Yen Press Folded Within Orbit Division
Yen Press has been moved from the Young Adult division of Hachette Book Group to become an imprint of the company’s Orbit line of science fiction titles. Orbit was already an existing imprint and is now being upgraded to a separate division, much as DelRey is an imprint and separate division of Random House. They too have a line of Manga.
As part of the shuffle, Rich Johnson, co-founder of the line, will be leaving Hachette on October 31. Co-founder Kurt Hassler will remain to run the titles, reporting to Tim Holman, newly named VP and Publisher of the Orbit division.
Yen Press was founded in 2007, largely by Johnson who had previously been VP-Sales for DC Comics. They announced an ambitious of line Manga titles in addition to Yen Plus, a monthly anthology magazine ala Shonen Jump, which debuted July 29. The company absorbed Korea’s ICEkunion which had been releasing manhwa to American audiences which it did after delays, in the spring.
As the company geared up for launch, they announced an ambitious goal of 30-40 volumes released in 2008, just as the Manga flood in the bookstore markets led to the chains seriously re-evaluating titles and cutting back on orders, which had serious repercussions for Viz, TokyoPop and CMX.
Hachette’s CEO and Chairman David Young said in the press release, “This new publishing division gives us the perfect platform for building our business in two genres that have significant potential for future growth. Tim has grown Orbit to be the market-leading imprint in the UK, and his publishing experience is perfectly suited to the opportunities presented by both Orbit and Yen Press in the US market. We are of course sorry that Rich Johnson will be leaving the company, however as the Yen business has evolved it has become clear that a single Publishing Director for the imprint is most appropriate. The establishment of this new division reflects not only our belief that it makes publishing sense for Orbit and Yen Press to be more closely connected within the company, but also our commitment to the genres in which they publish.”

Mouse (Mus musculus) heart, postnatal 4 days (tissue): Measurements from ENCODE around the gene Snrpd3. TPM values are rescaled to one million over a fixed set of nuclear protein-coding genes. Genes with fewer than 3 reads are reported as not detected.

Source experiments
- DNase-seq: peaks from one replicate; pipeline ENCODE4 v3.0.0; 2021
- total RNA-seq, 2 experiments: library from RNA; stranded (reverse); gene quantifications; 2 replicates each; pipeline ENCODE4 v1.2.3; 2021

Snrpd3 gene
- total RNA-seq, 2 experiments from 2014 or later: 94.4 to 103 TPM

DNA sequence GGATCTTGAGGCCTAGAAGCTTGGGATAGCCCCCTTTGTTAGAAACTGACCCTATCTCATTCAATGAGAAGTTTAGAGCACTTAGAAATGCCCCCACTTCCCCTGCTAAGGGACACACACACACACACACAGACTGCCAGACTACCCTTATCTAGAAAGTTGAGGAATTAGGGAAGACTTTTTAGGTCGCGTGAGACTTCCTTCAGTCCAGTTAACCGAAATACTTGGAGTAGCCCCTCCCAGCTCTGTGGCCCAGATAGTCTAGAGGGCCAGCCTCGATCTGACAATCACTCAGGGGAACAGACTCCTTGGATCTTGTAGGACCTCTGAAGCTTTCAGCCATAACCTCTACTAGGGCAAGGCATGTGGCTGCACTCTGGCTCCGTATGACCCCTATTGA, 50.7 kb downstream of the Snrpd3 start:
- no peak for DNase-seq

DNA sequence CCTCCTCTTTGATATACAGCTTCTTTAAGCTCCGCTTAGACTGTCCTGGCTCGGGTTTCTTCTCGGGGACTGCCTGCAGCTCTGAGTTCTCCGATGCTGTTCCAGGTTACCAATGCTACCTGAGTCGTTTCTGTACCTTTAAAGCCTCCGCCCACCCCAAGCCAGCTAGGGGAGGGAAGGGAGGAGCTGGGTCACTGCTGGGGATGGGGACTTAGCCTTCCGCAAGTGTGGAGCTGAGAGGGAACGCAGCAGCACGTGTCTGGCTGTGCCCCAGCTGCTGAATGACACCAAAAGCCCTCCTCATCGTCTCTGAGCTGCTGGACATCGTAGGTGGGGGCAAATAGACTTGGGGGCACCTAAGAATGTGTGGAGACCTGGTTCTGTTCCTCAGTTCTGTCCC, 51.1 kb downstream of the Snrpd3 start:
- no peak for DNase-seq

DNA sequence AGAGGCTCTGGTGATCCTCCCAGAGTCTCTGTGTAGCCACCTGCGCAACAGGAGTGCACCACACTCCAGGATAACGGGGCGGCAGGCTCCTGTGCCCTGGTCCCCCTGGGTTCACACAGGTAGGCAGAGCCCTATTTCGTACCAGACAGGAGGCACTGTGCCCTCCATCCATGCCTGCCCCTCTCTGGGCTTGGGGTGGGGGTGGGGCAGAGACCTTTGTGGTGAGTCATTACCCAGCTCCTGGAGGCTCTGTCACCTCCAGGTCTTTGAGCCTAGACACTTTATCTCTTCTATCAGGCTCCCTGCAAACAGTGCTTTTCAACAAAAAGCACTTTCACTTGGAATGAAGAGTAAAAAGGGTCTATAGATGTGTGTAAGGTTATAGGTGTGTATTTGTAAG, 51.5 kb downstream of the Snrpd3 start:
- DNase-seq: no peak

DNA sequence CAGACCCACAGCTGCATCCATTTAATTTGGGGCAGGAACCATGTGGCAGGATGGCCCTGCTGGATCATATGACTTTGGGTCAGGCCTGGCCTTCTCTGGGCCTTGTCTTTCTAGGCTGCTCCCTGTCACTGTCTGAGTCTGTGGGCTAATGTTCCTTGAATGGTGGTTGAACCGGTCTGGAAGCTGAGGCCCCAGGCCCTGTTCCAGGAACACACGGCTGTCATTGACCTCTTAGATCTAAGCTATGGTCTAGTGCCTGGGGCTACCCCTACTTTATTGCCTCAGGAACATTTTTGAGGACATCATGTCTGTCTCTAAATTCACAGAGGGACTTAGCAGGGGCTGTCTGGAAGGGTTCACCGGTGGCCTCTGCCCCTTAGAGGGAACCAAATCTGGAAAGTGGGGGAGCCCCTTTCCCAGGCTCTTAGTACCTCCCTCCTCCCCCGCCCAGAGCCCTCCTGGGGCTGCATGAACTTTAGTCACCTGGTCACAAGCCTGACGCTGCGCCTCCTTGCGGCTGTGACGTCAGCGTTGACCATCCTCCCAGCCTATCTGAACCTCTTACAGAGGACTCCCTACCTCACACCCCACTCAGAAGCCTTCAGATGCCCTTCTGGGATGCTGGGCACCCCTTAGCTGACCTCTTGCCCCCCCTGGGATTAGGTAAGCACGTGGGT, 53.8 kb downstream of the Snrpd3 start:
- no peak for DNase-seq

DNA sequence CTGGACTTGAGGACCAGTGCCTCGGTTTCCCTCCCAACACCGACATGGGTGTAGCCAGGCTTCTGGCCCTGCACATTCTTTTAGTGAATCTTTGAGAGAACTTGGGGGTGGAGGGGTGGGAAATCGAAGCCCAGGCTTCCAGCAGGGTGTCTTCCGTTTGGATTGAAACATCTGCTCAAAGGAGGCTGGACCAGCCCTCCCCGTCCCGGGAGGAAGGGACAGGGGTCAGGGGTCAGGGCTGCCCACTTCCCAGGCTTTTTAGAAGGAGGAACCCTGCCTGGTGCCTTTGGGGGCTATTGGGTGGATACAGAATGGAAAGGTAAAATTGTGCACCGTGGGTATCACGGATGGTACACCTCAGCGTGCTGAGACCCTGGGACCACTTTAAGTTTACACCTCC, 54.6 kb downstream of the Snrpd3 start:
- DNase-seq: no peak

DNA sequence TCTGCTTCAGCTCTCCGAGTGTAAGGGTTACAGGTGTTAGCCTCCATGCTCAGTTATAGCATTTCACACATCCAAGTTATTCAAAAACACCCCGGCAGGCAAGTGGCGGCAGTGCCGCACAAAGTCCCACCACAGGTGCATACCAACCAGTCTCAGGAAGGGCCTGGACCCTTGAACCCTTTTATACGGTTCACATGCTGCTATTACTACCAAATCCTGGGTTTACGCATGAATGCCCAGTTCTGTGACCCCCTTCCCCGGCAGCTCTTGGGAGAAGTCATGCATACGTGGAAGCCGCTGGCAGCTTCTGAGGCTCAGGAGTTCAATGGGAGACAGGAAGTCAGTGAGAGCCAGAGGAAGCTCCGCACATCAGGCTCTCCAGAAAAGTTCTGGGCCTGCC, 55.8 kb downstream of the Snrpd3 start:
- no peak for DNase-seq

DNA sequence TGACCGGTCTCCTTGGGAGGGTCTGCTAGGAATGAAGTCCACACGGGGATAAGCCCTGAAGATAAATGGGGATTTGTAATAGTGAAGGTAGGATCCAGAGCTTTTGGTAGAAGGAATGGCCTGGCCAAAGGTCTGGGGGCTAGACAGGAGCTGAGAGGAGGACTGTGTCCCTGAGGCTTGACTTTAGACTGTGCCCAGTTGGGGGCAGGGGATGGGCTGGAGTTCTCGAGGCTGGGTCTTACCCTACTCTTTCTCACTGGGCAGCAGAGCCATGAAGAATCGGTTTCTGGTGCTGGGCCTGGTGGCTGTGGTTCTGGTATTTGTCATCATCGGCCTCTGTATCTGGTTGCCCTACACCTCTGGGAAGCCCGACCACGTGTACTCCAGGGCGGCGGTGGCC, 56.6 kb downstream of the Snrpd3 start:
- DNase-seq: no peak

What this will do to the line remains to be seen. At present, Orbit only releases three titles a month compared with Yen’s seven to 10 titles. The magazine has also yet to register significant sales so some sort of cut back is more than likely in the months ahead.
The fate of the titles announced just last month at New York’s Anime Festival remains up in the air. They had promised Welcome to Wakaba-Soh (Yokoso Wakaba Soh e) by Chako Abeno – June 2009; 13th Boy by SangEun Lee – June 2009; Sugarholic by GooGoo Gong – June 2009; Hero Tales (Jushin Enbu) by Huang Zin Jhou and Hiromu Arakawa – October 2009; Spice and Wolf (Ōkami to Kōshinryō) novel by Isuna Hasekura, Illustrations by Ju Ayakura – December 2009
Holman said in the release, “Orbit and Yen Press will continue to develop independently. However, as a single division, we’ll be able to combine our efforts in a number of key areas to great effect. Both Orbit and Yen Press are publishing in genres that can no longer be considered marginal. It is almost impossible to imagine popular culture today without them. Our challenge is to embrace this change, to be creative and forward-thinking, and to engage with the new audiences that we know are out there. I believe that we have the right publishing vision and the right publishing team, and I’m greatly looking forward to working with Kurt, Alex, and colleagues throughout the company to make the new Orbit division a great success.”